THE HALF DECENT FOOTBALL MAGAZINE

Players miss games they shouldn't

icon fouling5 May ~ On Easter Saturday Woking skipper Mark Ricketts received a straight red card in his team’s 2-2 draw at Forest Green Rovers. This led to an automatic three-match ban which meant that he missed the last two league games of the season and will miss the first of next season. Simple enough, you might think. Except Woking’s season ended on April 30 with the Surrey Senior Cup final against Metropolitan Police. So Ricketts could complete his suspension by missing this game and thus be available for the start of the Conference in August. Not so, as turned out.

He could not play against Metropolitan Police, but at the same time it was not part of his three-game ban, so he will still be missing on the opening day of next season. The reason Ricketts gave in an interview on Woking FC TV was that the cup final was being played "within the period of his suspension", whatever that means.

I suspect that there may be other non-League players in the same position and the logic of it completely defeats me. I can understand a three-match ban which is confined to games in the Conference and one which comprises the next three official games of the club. What I cannot grasp is a suspension which says that even though a certain game, in this case the cup final, is not part of the ban, you still cannot play in it.

The story also highlights the fact that it is surely time that suspensions were served in the competition in which the yellow or red cards were issued. Here in Italy if you are sent off or receive two yellow cards in the Coppa Italia that is the competition in which you serve your suspension, and not in the league, which has its own disciplinary procedure. As things stand in England now you could help your team to the Cup final without a single booking but receive one that took you over the limit at the end of the league season and you would miss the Cup final. That seems to me grotesquely unfair.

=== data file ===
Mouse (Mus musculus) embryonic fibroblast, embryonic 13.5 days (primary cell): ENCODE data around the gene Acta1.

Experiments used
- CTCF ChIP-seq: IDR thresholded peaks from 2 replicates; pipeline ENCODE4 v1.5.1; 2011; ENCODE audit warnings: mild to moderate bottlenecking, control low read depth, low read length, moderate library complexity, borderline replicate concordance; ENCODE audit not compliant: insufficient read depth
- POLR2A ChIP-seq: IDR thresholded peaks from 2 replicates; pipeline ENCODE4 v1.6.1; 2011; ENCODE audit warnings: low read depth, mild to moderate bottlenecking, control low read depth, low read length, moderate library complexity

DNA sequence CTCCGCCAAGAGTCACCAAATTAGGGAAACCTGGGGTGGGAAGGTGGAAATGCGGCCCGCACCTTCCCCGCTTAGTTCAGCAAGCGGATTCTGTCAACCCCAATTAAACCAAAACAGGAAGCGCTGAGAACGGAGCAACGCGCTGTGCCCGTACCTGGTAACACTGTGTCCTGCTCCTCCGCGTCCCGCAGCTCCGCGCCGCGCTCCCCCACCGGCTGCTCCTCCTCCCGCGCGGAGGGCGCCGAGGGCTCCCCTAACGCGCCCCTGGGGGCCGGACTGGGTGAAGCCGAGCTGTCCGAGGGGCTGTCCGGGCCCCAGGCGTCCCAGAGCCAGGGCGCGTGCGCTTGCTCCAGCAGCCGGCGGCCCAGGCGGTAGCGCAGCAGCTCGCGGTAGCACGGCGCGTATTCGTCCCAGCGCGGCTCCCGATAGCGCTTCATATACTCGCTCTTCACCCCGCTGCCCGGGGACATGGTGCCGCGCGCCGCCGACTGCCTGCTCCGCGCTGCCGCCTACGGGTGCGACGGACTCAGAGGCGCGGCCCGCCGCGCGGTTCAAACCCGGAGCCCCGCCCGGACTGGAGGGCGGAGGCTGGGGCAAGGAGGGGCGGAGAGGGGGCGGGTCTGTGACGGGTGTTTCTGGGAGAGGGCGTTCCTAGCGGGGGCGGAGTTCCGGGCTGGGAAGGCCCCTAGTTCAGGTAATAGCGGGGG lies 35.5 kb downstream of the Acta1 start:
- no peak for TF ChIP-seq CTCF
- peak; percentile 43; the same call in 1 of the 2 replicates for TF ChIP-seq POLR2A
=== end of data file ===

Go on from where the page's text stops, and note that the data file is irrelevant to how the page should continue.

Maybe that was the thinking behind the famous, or infamous, case of Billy Bonds in 1980. Just over two weeks before the Cup final, he and Colin Todd, then of Birmingham, were sent off for fighting in a league game at Upton Park. In those days suspensions did not start immediately, and by the time Bonds’ started he would have missed the final if it had been more than one match. So after an appeal his ban was reduced to one game and he played in the final.

According to the laws of natural justice, it was right. But according to the prevailing disciplinary procedures it stank of a political compromise aimed solely at allowing the West Ham captain to play in the final. Had Wembley not been on the horizon, he would have got at least two games and deservedly so and would surely not have appealed. And had those two games been confined to the league, his participation in the Cup final would have caused no controversy.

Ricketts is an honest journeyman player at a small club and his case is unlikely to come to public notice, but it does illustrate the need for the FA to bring its disciplinary code up to date and in line with those of other governing bodies, international and national. Richard Mason

Related articles

Life during wartime: how the Second World War exposed football’s regional divides
Embed from Getty Images // Despite its ability to raise public spirits, maintaining a coherent league programme proved problematic between 1939...
Ask your local MP to attend debate on football governance and FA reform
Parliament to examine whether the FA can "comply fully with its duties” Vote Football want you to ask your MP to contribute 7 February ~ On...
The best and worst moments of 2016, according to WSC contributors ~ part one
  From a sunny trip to Tow Law and many unexpected winners to a seemingly endless number of scandals, our writers’ give their highs and...

More... the FA